So far this week I’ve been able to dodge the bad weather for morning walks–it’s been very dark and gray and drizzly here but no heavy rain. I dug my boots out so that even if there’s snow (predicted) I’ll be good to go. It helps that things are more relaxed at work this week and next; I can be more relaxed in the mornings. (i.e., come in late)

    • It sounds like you are looking at all the positives instead of the negatives. That alone is a big skill for success. And yes, while the holidays are a big rush, there is also a wonderful time in the last week of the year to let some work lift off you.

  5. I’m often happy to leave my dream world behind in the mornings, yet it has things to say to me. Yesterday I dreamed my partner had arrived home in a car & parked it in the drive (we have neither of these things!) with lots of big boxes. They were a new flat pack kitchen. He explained that as he’d bought them it was only fair that I fitted them! He and my adult step-son (who doesn’t live with us in real life) went off to the pub expecting to return later to a new kitchen and a nice dinner!!
    You’d think this had some obvious interpretations for a woman at this time of year, but hang on a minute. I don’t do the cooking here, no one expects me to be responsible for the kitchen at all. Yet it was so vivid, and sort of funny that I woke up laughing at the absurdity of it.

    • Dreams are often an oblique step into our own thoughts and emotions. If I were working with you on your dreams, I might ask the following questions: What do you need in your life that you might not want to deal with now? What stereotypically female roles do you feel are being pushed on you? How are you handling the roles? The pushing? What is it that you feel you must do that you don’t want to? Now, those are questions I’d ask–and see what direction they take us in. I’m loving the clarity of your dream!

  6. I’be been really liking your posts about creative writing. I filled several notebooks with morning pages some yeas back and they really helped clear the head of the nonsense.
    My dreams are always vivid and the situations sometimes happen months after I have dreamed them, sometimes good sometimes not so. those first Australian folks probably had it right. certainly my dream world is more pleasant and amusing than my “real” life…
    wishing everyone joyful holidays and a prosperous and creative new year.

    • Hi Phil, great to see you back–hope you aren’t covered in snow! Once I start writing, my dreams get clearer and more meaningful. And no, not always pleasant. I like that yours are prescient. Pretty focused, I’ll bet.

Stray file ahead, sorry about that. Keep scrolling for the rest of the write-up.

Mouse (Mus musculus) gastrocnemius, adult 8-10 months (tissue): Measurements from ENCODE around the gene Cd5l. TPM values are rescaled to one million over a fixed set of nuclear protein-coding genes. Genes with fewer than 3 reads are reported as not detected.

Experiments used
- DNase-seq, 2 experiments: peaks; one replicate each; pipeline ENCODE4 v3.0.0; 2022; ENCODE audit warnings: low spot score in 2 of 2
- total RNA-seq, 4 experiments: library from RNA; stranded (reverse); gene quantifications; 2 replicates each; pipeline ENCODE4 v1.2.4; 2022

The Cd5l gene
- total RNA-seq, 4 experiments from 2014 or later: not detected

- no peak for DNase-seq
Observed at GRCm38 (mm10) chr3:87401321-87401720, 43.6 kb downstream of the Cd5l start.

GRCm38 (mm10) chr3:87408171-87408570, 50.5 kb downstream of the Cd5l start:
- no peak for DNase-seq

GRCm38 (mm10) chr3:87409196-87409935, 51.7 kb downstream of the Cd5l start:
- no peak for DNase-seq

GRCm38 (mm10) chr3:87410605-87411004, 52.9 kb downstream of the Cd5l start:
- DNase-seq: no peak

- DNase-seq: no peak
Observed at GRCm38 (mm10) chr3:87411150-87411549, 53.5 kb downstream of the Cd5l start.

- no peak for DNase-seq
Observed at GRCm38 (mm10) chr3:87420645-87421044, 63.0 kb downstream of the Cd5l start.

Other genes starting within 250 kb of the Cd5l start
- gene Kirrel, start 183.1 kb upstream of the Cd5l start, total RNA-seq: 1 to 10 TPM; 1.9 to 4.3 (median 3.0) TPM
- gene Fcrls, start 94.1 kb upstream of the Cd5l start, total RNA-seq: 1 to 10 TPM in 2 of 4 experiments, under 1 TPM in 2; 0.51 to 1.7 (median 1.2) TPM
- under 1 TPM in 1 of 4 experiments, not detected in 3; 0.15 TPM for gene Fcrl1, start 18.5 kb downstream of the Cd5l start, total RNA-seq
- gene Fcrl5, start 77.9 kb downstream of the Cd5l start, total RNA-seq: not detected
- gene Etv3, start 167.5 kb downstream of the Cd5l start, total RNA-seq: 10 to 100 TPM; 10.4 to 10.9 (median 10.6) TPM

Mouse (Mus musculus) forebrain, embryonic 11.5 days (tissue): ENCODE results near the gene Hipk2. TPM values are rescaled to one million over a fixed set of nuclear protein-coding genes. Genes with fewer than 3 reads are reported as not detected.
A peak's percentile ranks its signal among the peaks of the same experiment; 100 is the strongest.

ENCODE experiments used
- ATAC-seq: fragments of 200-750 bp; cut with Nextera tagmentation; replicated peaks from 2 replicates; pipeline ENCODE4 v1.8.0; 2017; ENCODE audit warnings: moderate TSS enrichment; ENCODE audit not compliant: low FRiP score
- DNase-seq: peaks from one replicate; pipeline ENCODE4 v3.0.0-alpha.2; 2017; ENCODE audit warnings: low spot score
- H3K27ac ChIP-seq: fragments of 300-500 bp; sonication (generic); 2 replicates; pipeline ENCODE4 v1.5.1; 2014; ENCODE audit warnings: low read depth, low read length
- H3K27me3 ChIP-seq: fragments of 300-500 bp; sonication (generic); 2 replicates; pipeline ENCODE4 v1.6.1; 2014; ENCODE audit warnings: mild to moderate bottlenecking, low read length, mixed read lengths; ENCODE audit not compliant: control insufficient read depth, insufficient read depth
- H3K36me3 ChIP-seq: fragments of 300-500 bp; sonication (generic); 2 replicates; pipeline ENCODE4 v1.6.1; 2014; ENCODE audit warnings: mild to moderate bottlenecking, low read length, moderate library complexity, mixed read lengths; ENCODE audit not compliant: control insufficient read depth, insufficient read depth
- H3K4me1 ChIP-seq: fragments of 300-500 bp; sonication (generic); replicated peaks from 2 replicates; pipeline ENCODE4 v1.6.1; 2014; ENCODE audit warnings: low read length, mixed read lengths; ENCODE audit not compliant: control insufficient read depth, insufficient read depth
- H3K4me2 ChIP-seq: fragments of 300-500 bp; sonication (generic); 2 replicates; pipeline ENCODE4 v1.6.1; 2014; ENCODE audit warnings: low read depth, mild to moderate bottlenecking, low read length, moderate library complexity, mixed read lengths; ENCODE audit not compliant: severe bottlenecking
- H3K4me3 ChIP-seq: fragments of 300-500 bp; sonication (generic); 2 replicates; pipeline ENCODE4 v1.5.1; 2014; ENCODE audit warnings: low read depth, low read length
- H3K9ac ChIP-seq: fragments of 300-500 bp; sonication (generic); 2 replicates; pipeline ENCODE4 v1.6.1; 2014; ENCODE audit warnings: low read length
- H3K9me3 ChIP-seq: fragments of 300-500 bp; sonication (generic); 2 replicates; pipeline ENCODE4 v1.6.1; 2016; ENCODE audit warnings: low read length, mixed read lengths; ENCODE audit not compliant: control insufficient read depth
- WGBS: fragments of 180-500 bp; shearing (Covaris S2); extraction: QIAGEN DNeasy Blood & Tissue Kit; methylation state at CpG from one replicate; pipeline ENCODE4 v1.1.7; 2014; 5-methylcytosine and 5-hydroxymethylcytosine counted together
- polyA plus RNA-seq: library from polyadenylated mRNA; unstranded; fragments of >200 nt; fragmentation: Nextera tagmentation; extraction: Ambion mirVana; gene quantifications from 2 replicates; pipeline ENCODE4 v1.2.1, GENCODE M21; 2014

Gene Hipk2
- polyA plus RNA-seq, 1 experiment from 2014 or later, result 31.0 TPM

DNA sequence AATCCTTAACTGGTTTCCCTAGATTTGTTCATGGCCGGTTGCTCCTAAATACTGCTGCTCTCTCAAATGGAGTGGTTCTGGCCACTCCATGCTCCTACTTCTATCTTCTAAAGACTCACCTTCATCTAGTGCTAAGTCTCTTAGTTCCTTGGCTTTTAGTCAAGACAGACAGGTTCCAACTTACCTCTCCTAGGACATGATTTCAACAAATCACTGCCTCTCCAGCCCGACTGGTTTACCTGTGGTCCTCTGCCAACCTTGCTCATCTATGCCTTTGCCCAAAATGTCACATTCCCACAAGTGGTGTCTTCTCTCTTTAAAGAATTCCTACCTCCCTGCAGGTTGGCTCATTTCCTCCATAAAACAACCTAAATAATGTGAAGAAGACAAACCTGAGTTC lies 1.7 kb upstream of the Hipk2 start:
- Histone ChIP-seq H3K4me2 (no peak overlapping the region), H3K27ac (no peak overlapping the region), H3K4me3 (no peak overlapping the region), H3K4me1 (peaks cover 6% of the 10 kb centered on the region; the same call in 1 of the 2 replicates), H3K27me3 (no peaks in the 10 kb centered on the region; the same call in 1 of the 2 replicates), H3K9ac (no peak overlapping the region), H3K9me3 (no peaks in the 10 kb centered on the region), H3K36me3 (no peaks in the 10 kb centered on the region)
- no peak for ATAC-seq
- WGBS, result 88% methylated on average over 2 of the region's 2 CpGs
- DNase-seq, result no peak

7. I hope it’s not true about the dreams being more real. I had a bad dream last night and it woke me up, it was frightening. I don’t usually dream much, but I must have been hot. It seems like I have bad dreams when I am too warm. I walked this morning but didn’t have much to write down today. I am more concerned about my little dog this morning, he is 2 and last night he pottied in the house for the first time ever. Yikes! I don’t want that to become a habit, maybe he was mad at me….who knows….blah blah blah. I’m babbling, everyone have a great day!

    • Isn’t that what writing is about–putting down all those thoughts and worries and sorting them out as we go along? Dreams can be vivid and sharp or vague and teasing. Bad dreams aren’t always sinister, but being overheated is a sure way to nightmares.

  8. In the deep midwinter dark, I failed to walk or meditate yesterday. When I woke in the night, I decided I could do a self guided meditation and walk in my own bed. Not quite the same, but I decided it was better than nothing.

    I walked a little while along a pebble beach, then climbed some steps up a high cliff. At the top, I found a house with a red tiled roof. Inside the house, I found a dark, warm room, with a regular background sound “duh dum; duh dum”. I realised I was back in the womb. I curled up to experience it. My mind wss saying “this will be calm and peaceful”. But it wasn’t! As I started to connect with my REAL womb experience, I realised Baby K was flooded over and over with adrenaline and testosterone, leaving her jumpy, alert and hypeevigilant before birth. She learnt to lie still and wait for the next explosion.
    I decided I had an opportunity for a different experience of womb like holding. I relaxed into the warmth and dark, and wrapped myself. Suddenly, I heard a voice. “I am your world. I always support you. I will never let you fall. You are safe.” i felt my body relax and uncurl in the bed. I let myself be safely held.

    It was an incredible and moving experience.
    I slept more deeply than I have for months.